The Earliest Recorded Autopsy in History Was Performed on Julius Caesar
The Earliest Recorded Autopsy in History Was Performed on This Roman Emperor

The Earliest Recorded Autopsy in History Was Performed on This Roman Emperor

Natasha sheldon - June 6, 2017

The Earliest Recorded Autopsy in History Was Performed on This Roman Emperor
Digital autopsy. Google Images

Autopsy Number Two: A Digital Autopsy.

Antistius delivered his finding to the Roman people in the place for important political announcements- the forum. As well as being the first recorded account of a doctor acting as an expert witness at murder, the event gives us the word ‘forensic ‘ -‘from the forum’. 2000 years later, that term was being applied once again to a very different kind of autopsy.

In 2003, a team of modern experts led by Italian forensic investigator Luciano Garafano decided to conduct their own digital autopsy. Using specialist software to create a three-dimensional reconstruction of Caesar’s corpse, they took the ancient evidence- including the original autopsy and recreated the circumstances of the murder. The modern team of pathologists, police profilers, and classical historians then set out to see what they could deduce.

Using Antistius’s account, Caesar’s injuries were applied to the 3D reconstruction. This done, Garafano used his experience of mob violence to recreate the attack.

Multiple scenarios were applied and Garafano concluded that it was impossible for 23 men to all have ‘stuck their knives in”. In fact, it was more likely that between 5-10 men were actively involved in the murder, with the rest forming a screen around them to prevent other senators from intervening.

The Earliest Recorded Autopsy in History Was Performed on This Roman Emperor
The Death of Julius Caesar. Google Images

Was Caesar Complicit in His own Death?

But Garafano also believed that Caesar was well aware he was going to die. This is something speculated upon by chroniclers of the event. Suetonius recorded how many of the dictator’s friends stated that Caesar’s health was declining and he had said he did not wish to live much longer. Only days before his death, when dining with Marcus Lepidus, the conversation turned to the ideal manner of death. “Let it come swiftly and unexpectedly” Caesar reputedly said.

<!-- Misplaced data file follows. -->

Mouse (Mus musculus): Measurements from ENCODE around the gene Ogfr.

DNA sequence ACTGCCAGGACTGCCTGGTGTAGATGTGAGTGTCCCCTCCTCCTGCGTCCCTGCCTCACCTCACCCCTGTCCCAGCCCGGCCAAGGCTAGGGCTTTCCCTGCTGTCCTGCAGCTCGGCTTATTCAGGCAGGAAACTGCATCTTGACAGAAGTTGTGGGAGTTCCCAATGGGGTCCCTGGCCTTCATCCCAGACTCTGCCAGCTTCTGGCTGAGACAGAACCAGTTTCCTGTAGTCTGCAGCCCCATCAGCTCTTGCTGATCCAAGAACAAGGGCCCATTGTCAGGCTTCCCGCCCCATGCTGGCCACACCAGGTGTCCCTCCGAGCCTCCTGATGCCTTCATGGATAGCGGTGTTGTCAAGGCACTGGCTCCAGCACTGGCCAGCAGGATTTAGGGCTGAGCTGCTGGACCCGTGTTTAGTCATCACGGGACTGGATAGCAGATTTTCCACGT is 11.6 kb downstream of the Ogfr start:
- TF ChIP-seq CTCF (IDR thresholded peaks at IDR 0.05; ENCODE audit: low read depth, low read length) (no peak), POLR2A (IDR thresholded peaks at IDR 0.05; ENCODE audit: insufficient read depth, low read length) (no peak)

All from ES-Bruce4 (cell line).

Caesar also ignored the warnings. He could have been forgiven for ignoring the so-called signs and portents foretelling doom. had warnings. But on the day of the murder, he did not even read the warning note thrust into his hand. More suspicious still, only days before, he had inexplicably dismissed his bodyguard.

Garafano believes Caesar wanted a swift end because of his declining health. The evidence for this lies in the infamous Senate meeting that sealed Caesar’s fate. Plutarch and Cassius Dio both suggest the real reason Caesar did not stand was he was unwell. Plutarch states he was afraid of having an epileptic seizure. Dio believes it was because he had diarrhea. The two symptoms aren’t as disparate as they may seem. Professor Bursztajn, part of Garafano’s team believed Caesar suffered from temporal lobe epilepsy – which could cause loss of consciousness, extreme behavior, and incontinence.

By allowing himself to be murdered, Caesar could go out speedily and with a bang- rather than slowly and ingloriously. But it also ensured his immortality. Six months before his death, Caesar changed his will in favor of his great-nephew Octavian. Not only did this preserve Caesar’s bloodline but it also preserved his political legacy, for the shrewd and capable 19-year-old was to become the first emperor, Augustus. The will also granted every Roman citizen enough money to live on for 3 months, guaranteeing a wave of mourning and adulation that allowed Caesar’s advocates the popular support they needed to weed out his assassins.

Which they did. For within months, all of Caesar’s assassins were dead- outmaneuvered one more time by the grand tactician who ensured that even if his life was over, his memory lived on.